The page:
Larson Votes for Coronavirus Emergency Aid
Washington, D.C. – Yesterday, Rep. John B. Larson (CT-01) voted for an $8.3 billion emergency funding package to address and combat the public health threat posed by the Coronavirus (COVID-19) outbreak. The legislation provides new funding for a vigorous and comprehensive response to the crisis, as well as support for state and local health agencies, vaccine and treatment development, and loans for affected small businesses.
“Ensuring our communities have the resources they need is critical to an effective, coordinated, and comprehensive response that addresses this growing epidemic,” said Larson. “This emergency package provides entirely new funding to combat the Coronavirus and keep Americans safe. By providing our state and local agencies, as well as our local community health centers, with the resources necessary to prevent, diagnose, and treat this epidemic we can limit its reach. Our state and local public health agencies, local hospitals, and health centers are under immense pressure to properly prepare and respond to this emergency. This legislation will provide them with much needed relief. Leader McConnell should quickly pass this bipartisan bill and the President should sign it into law.”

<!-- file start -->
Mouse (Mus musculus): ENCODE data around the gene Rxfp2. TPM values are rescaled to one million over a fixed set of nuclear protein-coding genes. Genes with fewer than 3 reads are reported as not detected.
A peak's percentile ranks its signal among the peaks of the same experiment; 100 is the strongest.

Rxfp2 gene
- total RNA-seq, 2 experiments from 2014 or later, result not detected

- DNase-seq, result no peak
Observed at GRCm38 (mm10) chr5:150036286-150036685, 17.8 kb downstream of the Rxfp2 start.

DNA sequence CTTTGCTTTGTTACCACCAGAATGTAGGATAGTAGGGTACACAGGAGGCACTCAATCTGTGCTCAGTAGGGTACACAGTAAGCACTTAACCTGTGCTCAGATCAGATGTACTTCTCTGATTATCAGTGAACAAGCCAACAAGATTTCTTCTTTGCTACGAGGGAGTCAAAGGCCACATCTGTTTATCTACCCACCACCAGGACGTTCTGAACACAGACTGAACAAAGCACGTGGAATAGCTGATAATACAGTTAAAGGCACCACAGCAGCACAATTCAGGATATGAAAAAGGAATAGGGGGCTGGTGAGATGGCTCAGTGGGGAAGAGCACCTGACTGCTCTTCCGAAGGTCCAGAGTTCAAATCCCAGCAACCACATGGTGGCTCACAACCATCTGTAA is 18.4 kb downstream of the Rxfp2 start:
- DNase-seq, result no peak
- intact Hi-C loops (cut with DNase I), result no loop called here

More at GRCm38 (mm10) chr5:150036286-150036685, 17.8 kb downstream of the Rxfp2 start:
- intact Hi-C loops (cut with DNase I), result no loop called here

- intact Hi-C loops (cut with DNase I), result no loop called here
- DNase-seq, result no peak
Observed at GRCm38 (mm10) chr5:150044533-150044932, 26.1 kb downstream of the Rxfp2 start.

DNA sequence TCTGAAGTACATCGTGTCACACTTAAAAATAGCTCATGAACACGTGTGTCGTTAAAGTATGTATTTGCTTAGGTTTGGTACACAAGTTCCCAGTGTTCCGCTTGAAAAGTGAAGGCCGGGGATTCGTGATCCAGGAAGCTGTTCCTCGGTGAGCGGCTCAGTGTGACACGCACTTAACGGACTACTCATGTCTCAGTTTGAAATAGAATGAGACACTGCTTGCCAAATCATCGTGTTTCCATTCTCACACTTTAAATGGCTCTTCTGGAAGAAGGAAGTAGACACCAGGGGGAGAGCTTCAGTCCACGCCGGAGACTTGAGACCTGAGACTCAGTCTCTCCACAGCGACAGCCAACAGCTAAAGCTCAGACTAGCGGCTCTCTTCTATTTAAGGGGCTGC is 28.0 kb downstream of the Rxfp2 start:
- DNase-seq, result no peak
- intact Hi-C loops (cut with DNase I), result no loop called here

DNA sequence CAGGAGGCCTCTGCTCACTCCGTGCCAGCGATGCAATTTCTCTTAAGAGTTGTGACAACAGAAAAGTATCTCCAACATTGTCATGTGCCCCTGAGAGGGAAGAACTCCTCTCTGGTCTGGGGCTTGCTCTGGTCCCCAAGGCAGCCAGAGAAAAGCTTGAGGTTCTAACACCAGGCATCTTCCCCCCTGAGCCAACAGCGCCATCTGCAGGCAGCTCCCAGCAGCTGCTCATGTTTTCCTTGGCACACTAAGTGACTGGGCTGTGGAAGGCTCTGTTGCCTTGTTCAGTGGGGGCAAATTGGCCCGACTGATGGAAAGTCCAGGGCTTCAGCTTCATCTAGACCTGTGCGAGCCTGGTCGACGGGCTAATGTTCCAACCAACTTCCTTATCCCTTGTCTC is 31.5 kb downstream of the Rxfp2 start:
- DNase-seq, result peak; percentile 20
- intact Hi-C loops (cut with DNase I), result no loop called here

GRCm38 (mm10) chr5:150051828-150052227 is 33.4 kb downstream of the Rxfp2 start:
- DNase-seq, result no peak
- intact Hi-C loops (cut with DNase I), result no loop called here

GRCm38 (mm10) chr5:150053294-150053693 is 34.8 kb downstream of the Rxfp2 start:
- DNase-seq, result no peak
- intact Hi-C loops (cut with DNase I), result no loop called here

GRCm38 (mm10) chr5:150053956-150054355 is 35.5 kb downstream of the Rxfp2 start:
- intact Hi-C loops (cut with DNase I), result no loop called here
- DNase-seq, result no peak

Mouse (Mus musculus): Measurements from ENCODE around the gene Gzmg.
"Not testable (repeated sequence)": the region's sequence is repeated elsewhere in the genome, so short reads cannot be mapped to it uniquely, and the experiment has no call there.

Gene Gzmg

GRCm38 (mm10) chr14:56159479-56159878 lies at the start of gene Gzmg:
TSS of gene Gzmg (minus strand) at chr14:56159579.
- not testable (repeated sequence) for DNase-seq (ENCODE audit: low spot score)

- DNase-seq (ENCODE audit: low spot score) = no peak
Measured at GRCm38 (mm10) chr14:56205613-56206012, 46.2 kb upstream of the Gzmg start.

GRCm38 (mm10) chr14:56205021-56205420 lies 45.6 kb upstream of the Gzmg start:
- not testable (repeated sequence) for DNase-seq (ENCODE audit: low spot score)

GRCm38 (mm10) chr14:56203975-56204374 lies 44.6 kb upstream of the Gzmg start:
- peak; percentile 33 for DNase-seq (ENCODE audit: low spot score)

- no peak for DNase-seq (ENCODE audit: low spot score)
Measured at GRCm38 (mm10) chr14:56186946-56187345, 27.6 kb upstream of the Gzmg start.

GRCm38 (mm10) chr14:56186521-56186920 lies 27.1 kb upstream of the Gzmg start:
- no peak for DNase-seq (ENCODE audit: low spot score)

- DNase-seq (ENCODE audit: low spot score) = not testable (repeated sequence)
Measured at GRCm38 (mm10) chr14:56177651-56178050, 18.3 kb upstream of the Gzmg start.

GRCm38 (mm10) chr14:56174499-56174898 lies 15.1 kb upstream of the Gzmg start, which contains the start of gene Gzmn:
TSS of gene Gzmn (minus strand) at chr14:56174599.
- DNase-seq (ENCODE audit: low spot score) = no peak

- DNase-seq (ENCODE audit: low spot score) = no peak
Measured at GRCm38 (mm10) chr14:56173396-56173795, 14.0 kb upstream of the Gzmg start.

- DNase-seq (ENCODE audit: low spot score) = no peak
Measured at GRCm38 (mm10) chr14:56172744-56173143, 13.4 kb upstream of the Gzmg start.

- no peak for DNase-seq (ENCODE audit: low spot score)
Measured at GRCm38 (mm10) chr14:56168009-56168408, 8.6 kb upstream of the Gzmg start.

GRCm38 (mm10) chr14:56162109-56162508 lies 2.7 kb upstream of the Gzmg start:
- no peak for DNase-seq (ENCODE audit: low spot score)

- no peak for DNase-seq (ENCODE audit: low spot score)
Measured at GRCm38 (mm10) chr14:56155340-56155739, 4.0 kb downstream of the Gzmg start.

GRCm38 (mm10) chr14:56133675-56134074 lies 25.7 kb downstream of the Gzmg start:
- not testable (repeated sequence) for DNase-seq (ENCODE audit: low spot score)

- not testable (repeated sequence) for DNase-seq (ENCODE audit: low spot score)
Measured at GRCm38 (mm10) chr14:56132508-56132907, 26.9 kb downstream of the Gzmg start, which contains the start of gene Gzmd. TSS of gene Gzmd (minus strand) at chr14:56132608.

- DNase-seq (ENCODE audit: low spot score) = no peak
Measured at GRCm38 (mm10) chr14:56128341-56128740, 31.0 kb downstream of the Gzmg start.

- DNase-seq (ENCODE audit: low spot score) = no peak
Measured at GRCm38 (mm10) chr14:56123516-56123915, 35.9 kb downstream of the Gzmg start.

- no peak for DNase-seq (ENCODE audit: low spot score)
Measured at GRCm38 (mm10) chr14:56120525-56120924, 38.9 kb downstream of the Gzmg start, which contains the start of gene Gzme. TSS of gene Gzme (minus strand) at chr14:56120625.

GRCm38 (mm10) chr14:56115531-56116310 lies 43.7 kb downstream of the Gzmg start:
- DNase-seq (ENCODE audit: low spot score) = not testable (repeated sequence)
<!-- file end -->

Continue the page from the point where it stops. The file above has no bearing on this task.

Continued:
The bill includes:
- More than $3 billion for research and development of vaccines, therapeutics, and diagnostics;
- $2.2 billion in public health funding for prevention, preparedness, and response, $950 million of which is to support state & local health agencies;
- Nearly $1 billion for procurement of pharmaceuticals and medical supplies, to support healthcare preparedness and Community Health Centers, and to improve medical surge capacity;
- $61 million to facilitate the development and review of medical countermeasures, devices, therapies, and vaccines, and to help mitigate potential supply chain interruptions;
- $1.25 billion to address the coronavirus abroad to help keep Americans safe here at home; and
- Allows for an estimated $7 billion in low-interest loans to affected small businesses, to help cushion the economic blow of this public health emergency.